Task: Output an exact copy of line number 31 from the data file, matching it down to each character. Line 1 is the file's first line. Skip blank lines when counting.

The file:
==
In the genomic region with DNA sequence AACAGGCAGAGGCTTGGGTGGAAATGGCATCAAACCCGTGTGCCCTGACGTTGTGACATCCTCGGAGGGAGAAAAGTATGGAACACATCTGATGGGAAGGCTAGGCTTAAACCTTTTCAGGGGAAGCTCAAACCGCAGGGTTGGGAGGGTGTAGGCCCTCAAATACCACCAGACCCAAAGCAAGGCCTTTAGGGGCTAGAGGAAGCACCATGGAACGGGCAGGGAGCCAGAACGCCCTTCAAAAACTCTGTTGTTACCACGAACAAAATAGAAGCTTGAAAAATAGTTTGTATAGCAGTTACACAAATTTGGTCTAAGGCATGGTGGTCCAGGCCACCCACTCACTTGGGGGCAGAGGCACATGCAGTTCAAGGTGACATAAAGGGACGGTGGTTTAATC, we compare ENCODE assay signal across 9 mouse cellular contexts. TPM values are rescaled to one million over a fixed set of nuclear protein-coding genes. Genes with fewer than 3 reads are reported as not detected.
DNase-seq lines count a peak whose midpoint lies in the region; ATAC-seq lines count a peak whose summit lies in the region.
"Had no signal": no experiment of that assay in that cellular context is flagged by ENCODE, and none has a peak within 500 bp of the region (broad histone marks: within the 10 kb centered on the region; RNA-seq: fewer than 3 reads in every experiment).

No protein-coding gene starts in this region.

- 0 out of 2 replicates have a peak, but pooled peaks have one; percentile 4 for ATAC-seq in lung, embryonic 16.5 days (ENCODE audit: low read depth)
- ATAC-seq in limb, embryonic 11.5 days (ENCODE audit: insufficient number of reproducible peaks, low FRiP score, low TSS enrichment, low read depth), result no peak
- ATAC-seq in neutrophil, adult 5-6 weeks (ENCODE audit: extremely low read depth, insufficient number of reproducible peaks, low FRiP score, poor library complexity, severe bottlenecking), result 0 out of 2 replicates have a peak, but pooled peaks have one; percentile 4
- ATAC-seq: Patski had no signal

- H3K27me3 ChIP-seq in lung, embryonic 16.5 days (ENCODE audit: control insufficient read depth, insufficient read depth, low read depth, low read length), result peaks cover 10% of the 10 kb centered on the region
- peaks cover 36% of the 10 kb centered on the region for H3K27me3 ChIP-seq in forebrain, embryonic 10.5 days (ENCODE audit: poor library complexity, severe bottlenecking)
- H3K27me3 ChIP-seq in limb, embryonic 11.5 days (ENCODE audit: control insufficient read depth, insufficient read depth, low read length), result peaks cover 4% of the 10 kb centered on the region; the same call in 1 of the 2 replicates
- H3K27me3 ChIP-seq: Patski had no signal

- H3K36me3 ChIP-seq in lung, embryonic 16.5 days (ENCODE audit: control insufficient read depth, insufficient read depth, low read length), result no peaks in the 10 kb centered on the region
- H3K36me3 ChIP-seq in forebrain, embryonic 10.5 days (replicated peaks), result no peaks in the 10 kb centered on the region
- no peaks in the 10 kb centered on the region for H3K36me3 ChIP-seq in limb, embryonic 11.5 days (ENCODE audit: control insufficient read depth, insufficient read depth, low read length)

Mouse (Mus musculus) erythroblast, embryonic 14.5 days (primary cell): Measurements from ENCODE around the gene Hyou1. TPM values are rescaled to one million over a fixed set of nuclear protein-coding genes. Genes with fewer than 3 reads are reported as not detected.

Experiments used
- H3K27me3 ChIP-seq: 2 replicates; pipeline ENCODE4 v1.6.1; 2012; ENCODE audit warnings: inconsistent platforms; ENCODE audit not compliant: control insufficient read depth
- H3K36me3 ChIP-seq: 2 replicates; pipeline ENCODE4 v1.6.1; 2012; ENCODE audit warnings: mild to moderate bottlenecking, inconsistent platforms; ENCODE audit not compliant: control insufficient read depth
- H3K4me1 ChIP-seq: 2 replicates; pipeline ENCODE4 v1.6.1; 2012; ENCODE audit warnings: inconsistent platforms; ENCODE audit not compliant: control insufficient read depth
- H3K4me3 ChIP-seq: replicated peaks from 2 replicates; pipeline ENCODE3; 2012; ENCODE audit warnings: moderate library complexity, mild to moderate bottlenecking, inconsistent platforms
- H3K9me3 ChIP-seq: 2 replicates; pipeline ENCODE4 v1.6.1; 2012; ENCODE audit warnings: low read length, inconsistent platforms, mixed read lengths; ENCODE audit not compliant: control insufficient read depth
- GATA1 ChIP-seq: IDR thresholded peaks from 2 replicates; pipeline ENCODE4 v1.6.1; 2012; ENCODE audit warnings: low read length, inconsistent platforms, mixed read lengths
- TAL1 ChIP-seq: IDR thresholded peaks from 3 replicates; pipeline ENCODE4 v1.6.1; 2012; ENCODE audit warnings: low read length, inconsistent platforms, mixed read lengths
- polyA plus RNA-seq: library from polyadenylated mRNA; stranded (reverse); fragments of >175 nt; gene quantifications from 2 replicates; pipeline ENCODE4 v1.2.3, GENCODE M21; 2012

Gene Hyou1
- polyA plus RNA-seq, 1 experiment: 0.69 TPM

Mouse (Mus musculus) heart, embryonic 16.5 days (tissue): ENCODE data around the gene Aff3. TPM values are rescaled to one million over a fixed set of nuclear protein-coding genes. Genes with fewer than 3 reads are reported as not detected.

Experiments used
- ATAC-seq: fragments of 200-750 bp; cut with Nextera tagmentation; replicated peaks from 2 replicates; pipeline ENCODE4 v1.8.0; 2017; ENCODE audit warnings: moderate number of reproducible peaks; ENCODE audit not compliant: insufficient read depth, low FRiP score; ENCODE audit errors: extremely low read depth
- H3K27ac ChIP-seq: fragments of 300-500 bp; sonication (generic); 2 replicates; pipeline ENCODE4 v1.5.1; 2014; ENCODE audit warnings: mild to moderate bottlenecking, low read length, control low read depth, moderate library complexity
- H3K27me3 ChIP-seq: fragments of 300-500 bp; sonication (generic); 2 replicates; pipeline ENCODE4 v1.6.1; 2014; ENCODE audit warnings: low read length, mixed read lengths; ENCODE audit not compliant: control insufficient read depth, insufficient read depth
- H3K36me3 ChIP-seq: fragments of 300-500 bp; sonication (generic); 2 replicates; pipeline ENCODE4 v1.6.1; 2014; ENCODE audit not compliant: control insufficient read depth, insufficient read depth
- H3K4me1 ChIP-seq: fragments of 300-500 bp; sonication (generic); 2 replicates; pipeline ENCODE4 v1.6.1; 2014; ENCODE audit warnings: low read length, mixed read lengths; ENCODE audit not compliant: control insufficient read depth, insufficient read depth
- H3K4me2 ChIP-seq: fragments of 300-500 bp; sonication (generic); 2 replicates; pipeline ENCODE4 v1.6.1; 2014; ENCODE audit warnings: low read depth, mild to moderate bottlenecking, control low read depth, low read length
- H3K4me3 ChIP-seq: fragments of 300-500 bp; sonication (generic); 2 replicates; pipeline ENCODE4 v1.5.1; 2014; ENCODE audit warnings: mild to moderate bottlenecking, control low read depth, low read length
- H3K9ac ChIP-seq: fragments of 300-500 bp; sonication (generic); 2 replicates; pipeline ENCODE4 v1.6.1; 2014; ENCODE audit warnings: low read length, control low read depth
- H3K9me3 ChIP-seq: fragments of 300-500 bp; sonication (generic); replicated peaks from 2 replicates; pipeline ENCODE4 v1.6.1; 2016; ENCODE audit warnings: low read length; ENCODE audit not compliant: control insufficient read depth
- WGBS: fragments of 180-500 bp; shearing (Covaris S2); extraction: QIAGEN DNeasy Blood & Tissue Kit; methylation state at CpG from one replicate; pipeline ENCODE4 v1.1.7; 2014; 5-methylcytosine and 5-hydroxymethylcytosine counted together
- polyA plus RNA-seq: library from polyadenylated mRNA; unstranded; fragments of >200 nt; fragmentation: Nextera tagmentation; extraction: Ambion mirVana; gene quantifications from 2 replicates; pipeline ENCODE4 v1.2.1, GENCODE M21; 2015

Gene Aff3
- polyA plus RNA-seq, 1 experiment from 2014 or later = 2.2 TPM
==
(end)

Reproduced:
- H3K27ac ChIP-seq: fragments of 300-500 bp; sonication (generic); 2 replicates; pipeline ENCODE4 v1.5.1; 2014; ENCODE audit warnings: mild to moderate bottlenecking, low read length, control low read depth, moderate library complexity